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Towards rapid and cost-effective genome characterisation using LNA-modified oligonucleotide DNA hybridisation


Jianping,  Liu
Max Planck Society;

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Jianping, L. (2007). Towards rapid and cost-effective genome characterisation using LNA-modified oligonucleotide DNA hybridisation. PhD Thesis, Freie Universität, Berlin.

Cite as: https://hdl.handle.net/11858/00-001M-0000-0010-8142-F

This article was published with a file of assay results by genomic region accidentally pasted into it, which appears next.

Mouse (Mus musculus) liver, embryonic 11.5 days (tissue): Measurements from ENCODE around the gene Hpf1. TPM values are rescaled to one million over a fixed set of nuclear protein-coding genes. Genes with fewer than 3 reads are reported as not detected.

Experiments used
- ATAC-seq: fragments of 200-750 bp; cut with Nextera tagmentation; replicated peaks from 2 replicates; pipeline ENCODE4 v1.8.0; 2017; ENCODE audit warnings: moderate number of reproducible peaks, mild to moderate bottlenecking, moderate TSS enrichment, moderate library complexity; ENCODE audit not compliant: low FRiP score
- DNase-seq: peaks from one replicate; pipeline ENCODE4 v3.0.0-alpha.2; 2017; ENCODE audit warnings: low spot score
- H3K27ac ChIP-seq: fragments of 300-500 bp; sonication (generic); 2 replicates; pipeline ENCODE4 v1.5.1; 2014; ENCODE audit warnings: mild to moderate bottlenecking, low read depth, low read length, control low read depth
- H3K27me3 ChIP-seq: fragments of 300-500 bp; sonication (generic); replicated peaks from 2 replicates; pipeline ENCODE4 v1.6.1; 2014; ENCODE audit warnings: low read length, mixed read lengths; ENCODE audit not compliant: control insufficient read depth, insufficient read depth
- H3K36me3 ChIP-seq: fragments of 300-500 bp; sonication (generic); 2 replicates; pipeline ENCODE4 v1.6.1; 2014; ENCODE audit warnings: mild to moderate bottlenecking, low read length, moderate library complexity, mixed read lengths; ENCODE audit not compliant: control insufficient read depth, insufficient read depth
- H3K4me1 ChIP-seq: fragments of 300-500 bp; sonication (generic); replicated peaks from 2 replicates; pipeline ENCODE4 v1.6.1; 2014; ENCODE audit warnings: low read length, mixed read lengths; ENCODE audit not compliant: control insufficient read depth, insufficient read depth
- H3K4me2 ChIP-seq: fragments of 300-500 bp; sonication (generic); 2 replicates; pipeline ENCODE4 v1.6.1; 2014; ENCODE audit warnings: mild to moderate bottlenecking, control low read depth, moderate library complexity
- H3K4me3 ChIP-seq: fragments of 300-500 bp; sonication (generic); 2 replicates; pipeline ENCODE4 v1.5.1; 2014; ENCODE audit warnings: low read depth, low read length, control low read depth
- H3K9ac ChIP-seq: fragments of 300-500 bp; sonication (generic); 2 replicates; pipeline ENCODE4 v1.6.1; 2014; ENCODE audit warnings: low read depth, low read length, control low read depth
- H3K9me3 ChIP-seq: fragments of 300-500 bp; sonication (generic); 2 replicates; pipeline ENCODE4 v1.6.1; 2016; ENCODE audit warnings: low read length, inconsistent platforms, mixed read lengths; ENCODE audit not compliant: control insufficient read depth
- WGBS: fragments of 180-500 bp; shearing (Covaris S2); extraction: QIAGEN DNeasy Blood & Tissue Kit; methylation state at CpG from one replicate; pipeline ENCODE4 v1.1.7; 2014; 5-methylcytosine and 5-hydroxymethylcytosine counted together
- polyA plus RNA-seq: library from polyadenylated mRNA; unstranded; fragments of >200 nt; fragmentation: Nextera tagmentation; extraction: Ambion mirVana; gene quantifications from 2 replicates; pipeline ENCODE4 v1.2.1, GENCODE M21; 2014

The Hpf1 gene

Oligonucleotide fingerprinting (OFP) is a high-throughput alternative to tag sequencing methods to determine the spectrum and abundance of genes in genomic DNA or cDNA libraries. This method currently relies on the sequential hybridisations of at least 200 short (8-12 mer), radioactively labeled DNA oligonucleotides to arrayed dsDNAs. After image analysis, a sequence fingerprint is generated for each clone based on the hybridisation signals. Then according to the fingerprint similarity, the clones from the same gene can be grouped together using clustering algorithms. The main problems of the classic OFP method include high oligoprobe number and the use of radioactivity. To resolve these problems, here we have exploited the high affinity and good mismatch discrimination of oligoprobes modified with locked nucleic acid (LNA). In our method, short (hexamer or heptamer) LNA-modified oligoprobes are labelled with fluorescent dyes (e.g. Cy5). Hybridisation results are recorded with a CCD-camera developed for this purpose. The sensitivity of the fluorescence detection permits the convenient use of homogenous liquid assay as well as nylon membrane support. Thus hybridisation data quality is improved, and the process accelerated, simplified, and less expensive.